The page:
File System Module

Node.js File System Module is a powerful tool that allows developers to interact with the file system on their computer. It can be used to perform many operations such as reading, creating, updating, deleting, renaming, and uploading files. This guide provides an overview of how to use the File System Module in Node.js, complete with examples to illustrate each operation.

Node.js as a File Server

Node.js can be transformed into a file server, making it possible to serve static files to a web browser, similar to how Apache or Nginx works. This is useful for serving websites or any type of file. Node.js, combined with the File System Module and the HTTP module, can serve HTML, image files, scripts, and more.

1. Read Files

To read files in Node.js, you use the fs.readFile() method. This method reads the content of a file and returns its contents. It’s an asynchronous operation, meaning that Node.js can perform other tasks while reading the file.

const fs = require('fs');

fs.readFile('example.txt', 'utf8', (err, data) => {
  if (err) {

In this example, example.txt is the file we’re reading, and 'utf8' specifies the encoding. If the reading is successful, the content of the file is logged to the console.

2. Create Files

Node.js can create files using methods like fs.writeFile() or fs.appendFile(). fs.writeFile() creates a new file if the specified file does not exist, writing the specified content. If the file exists, it will overwrite the content.

const fs = require('fs');

fs.writeFile('newfile.txt', 'Hello, world!', (err) => {
  if (err) throw err;
  console.log('File created and content written!');

This code snippet creates a file named newfile.txt and writes Hello, world! as its content.

3. Update Files

To update a file, you can use fs.appendFile() to append content to the end of a file or fs.writeFile() to overwrite the existing content.

const fs = require('fs');

fs.appendFile('example.txt', ' This is new content.', (err) => {
  if (err) throw err;
  console.log('Updated file with new content!');

This adds This is new content. to the end of example.txt.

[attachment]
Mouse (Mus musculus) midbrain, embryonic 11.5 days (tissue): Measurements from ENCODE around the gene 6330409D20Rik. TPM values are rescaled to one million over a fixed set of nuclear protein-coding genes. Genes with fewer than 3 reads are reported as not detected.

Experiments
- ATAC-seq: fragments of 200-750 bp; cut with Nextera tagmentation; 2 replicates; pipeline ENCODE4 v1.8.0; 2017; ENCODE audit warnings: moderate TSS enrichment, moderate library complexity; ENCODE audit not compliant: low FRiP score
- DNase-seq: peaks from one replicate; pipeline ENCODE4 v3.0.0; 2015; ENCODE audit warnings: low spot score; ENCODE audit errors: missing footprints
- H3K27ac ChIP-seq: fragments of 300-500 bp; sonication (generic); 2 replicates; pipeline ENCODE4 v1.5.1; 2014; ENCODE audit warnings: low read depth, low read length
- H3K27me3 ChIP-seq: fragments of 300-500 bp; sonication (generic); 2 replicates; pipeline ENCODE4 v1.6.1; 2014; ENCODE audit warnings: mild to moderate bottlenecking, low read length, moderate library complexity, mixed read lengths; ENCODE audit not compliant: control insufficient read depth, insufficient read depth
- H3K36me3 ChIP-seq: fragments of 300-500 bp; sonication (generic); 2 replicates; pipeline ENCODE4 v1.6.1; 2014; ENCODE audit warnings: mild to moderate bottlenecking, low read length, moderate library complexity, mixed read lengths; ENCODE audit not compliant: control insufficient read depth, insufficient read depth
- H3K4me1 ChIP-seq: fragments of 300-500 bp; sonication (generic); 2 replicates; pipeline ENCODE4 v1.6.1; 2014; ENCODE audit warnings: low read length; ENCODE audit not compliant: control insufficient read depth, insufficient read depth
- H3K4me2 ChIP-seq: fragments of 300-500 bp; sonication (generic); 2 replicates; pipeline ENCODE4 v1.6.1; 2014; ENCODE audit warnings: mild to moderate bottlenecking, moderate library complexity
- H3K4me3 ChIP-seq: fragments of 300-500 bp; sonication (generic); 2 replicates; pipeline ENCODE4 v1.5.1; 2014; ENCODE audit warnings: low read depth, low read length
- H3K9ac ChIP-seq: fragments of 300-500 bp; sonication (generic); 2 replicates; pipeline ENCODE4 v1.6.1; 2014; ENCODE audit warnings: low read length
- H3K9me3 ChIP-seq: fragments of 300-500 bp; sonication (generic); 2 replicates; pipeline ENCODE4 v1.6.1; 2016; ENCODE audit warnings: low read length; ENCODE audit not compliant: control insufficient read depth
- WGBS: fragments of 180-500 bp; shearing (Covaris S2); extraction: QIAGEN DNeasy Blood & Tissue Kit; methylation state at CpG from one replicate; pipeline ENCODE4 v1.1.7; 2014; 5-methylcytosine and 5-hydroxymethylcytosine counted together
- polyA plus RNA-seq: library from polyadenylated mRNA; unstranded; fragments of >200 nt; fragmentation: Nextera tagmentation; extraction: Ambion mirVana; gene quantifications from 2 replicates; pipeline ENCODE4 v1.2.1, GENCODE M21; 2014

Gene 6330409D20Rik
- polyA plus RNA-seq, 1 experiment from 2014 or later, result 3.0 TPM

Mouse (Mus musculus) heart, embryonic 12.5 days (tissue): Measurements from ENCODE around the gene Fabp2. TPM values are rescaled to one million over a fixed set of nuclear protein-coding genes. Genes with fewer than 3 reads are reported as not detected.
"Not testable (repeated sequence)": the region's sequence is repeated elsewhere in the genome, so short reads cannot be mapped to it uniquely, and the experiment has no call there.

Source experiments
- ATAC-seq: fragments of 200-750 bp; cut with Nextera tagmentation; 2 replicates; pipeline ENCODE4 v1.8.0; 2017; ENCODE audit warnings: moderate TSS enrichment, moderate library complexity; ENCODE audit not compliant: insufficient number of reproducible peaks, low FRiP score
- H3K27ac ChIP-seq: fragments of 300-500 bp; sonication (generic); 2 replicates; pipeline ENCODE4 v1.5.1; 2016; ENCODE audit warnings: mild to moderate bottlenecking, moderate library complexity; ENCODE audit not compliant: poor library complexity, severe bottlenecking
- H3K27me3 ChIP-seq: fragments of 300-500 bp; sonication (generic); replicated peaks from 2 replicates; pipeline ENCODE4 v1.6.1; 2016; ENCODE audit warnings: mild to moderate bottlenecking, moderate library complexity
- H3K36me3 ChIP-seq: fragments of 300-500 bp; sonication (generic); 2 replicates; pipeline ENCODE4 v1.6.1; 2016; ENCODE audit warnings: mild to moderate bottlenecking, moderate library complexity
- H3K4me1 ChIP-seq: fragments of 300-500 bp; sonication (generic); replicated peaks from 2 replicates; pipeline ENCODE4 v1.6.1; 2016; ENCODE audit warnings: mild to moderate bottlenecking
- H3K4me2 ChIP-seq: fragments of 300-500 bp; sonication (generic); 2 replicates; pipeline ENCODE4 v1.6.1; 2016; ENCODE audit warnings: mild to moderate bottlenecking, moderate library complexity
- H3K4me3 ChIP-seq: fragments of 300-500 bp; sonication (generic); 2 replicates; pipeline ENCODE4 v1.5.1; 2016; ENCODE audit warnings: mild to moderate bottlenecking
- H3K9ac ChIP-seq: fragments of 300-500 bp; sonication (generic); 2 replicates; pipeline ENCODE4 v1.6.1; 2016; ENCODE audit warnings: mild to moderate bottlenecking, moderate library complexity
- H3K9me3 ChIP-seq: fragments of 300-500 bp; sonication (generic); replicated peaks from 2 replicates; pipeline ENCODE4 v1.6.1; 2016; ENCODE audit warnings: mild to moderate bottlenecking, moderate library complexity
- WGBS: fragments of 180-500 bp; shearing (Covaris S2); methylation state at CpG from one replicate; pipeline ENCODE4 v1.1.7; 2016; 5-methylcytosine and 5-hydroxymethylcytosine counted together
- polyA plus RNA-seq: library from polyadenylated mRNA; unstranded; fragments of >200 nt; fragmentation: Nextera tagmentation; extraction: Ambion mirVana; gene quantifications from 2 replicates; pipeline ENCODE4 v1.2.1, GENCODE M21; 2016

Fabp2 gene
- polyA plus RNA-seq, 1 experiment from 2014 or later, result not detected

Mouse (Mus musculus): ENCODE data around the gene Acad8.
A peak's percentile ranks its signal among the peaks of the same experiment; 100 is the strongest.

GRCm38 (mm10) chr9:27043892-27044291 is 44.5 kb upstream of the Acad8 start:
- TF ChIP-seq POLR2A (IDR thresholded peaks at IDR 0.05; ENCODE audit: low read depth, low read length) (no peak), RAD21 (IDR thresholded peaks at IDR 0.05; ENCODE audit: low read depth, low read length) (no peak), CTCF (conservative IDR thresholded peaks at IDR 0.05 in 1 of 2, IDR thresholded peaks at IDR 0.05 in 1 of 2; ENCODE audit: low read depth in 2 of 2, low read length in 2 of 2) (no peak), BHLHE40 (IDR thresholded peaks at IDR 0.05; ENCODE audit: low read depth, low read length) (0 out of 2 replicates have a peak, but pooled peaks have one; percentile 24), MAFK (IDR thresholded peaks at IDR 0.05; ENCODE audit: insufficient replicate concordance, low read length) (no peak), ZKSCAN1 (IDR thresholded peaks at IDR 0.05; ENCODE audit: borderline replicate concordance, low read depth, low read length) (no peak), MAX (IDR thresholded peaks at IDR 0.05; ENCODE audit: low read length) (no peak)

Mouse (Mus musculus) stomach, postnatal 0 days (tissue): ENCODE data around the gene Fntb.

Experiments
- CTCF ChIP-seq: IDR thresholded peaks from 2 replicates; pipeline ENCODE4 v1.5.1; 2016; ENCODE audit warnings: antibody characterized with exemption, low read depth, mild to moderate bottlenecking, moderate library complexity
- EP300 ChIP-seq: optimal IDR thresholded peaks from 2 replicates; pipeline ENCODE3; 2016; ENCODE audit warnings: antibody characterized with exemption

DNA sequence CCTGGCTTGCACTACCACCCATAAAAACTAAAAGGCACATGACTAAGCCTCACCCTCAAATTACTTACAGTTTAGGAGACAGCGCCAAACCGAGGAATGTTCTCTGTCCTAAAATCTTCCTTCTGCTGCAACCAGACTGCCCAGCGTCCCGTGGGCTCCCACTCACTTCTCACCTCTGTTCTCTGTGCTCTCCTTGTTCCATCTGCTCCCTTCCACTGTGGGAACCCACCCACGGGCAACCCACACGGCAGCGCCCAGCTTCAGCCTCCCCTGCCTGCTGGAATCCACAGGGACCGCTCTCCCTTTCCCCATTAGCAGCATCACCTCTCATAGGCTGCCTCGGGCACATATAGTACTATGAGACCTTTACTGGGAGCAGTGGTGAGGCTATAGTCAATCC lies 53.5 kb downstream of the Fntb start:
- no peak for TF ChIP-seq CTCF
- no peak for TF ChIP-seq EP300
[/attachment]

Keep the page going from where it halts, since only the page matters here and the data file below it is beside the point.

4. Delete Files

To delete a file, use the fs.unlink() method. It removes the file from the filesystem.

const fs = require('fs');

fs.unlink('file-to-delete.txt', (err) => {
  if (err) throw err;
  console.log('File deleted!');

Here, file-to-delete.txt will be removed from the filesystem.

5. Rename Files

To rename a file, the fs.rename() method is used. This can also move the file to a different directory.

const fs = require('fs');

fs.rename('oldname.txt', 'newname.txt', (err) => {
  if (err) throw err;
  console.log('File renamed!');

This changes the name of oldname.txt to newname.txt.

6. Upload Files

File upload is a bit more complex as it usually involves working with web forms and multipart/form-data. However, with additional packages like multer or formidable, handling file uploads becomes easier.

Here’s a basic example using formidable:

const http = require('http');
const formidable = require('formidable');

http.createServer((req, res) => {
  if (req.url == '/fileupload') {
    var form = new formidable.IncomingForm();
    form.parse(req, (err, fields, files) => {
      var oldpath = files.filetoupload.filepath;
      var newpath = '/uploads/' + files.filetoupload.originalFilename;
      fs.rename(oldpath, newpath, (err) => {
        if (err) throw err;
        res.write('File uploaded and moved!');
  } else {
    res.writeHead(200, {'Content-Type': 'text/html'});
    res.write('<form action="fileupload" method="post" enctype="multipart/form-data">');
    res.write('<input type="file" name="filetoupload"><br>');
    res.write('<input type="submit">');
    return res.end();

In this example, a simple server is created that listens on port 8080. It uses formidable to handle file uploads. Users can upload files through a form